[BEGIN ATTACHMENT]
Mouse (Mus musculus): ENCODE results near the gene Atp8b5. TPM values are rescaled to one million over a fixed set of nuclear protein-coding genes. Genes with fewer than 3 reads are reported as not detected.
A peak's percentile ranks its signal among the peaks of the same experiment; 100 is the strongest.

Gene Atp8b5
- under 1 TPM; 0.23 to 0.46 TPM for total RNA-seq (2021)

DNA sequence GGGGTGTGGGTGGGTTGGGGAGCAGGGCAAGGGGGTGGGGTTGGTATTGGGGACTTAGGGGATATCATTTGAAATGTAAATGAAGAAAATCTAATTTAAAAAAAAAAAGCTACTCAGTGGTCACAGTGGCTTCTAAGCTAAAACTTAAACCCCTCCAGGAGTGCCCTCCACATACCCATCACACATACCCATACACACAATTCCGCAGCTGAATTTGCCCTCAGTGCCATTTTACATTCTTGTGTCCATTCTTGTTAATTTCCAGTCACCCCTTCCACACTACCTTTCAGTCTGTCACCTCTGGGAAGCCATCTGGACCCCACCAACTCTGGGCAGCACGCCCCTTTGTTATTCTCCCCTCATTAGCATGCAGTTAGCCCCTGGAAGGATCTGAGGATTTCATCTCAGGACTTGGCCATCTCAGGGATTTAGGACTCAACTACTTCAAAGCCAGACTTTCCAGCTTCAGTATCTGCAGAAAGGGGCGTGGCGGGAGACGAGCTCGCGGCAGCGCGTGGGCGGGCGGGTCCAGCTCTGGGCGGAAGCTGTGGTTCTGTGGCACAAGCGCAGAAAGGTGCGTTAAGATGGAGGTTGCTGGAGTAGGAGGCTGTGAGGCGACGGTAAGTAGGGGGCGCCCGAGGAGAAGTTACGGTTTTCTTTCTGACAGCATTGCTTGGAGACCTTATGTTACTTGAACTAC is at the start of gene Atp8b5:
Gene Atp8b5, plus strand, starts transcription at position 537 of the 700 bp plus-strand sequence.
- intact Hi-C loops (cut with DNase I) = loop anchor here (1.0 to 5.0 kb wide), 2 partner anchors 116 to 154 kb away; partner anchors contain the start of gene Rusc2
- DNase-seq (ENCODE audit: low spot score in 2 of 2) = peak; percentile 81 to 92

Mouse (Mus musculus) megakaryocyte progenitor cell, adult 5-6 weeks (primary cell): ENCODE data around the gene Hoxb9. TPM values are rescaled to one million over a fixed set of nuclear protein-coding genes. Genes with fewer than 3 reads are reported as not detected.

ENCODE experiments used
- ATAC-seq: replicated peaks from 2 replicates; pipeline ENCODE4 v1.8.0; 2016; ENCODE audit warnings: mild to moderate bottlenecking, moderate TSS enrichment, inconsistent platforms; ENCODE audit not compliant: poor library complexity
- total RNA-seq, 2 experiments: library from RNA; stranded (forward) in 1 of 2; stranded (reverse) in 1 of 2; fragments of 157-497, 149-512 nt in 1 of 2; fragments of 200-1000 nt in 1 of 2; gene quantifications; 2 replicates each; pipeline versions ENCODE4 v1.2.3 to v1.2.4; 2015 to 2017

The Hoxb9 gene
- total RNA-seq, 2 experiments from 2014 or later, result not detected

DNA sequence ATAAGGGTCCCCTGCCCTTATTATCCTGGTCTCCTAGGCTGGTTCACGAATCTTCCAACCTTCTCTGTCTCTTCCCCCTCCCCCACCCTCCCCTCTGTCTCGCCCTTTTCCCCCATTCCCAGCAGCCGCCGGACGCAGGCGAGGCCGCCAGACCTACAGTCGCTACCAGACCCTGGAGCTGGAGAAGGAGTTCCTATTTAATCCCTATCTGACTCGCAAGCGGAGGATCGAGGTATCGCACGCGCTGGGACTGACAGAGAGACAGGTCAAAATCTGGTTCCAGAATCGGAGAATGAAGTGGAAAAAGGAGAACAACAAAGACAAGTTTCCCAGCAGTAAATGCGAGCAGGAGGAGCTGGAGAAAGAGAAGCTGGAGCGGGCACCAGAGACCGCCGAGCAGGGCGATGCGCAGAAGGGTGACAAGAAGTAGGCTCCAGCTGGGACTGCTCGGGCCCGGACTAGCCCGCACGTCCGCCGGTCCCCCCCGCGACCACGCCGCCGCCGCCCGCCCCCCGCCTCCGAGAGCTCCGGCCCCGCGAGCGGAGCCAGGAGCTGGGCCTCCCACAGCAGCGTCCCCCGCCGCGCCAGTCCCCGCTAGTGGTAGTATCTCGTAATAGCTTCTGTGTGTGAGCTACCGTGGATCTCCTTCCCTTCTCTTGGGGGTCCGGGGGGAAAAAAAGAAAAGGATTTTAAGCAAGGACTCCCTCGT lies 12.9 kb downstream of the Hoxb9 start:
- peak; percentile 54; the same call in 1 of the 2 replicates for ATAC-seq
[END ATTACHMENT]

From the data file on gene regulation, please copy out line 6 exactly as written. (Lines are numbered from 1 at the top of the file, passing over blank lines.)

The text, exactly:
Gene Atp8b5, plus strand, starts transcription at position 537 of the 700 bp plus-strand sequence.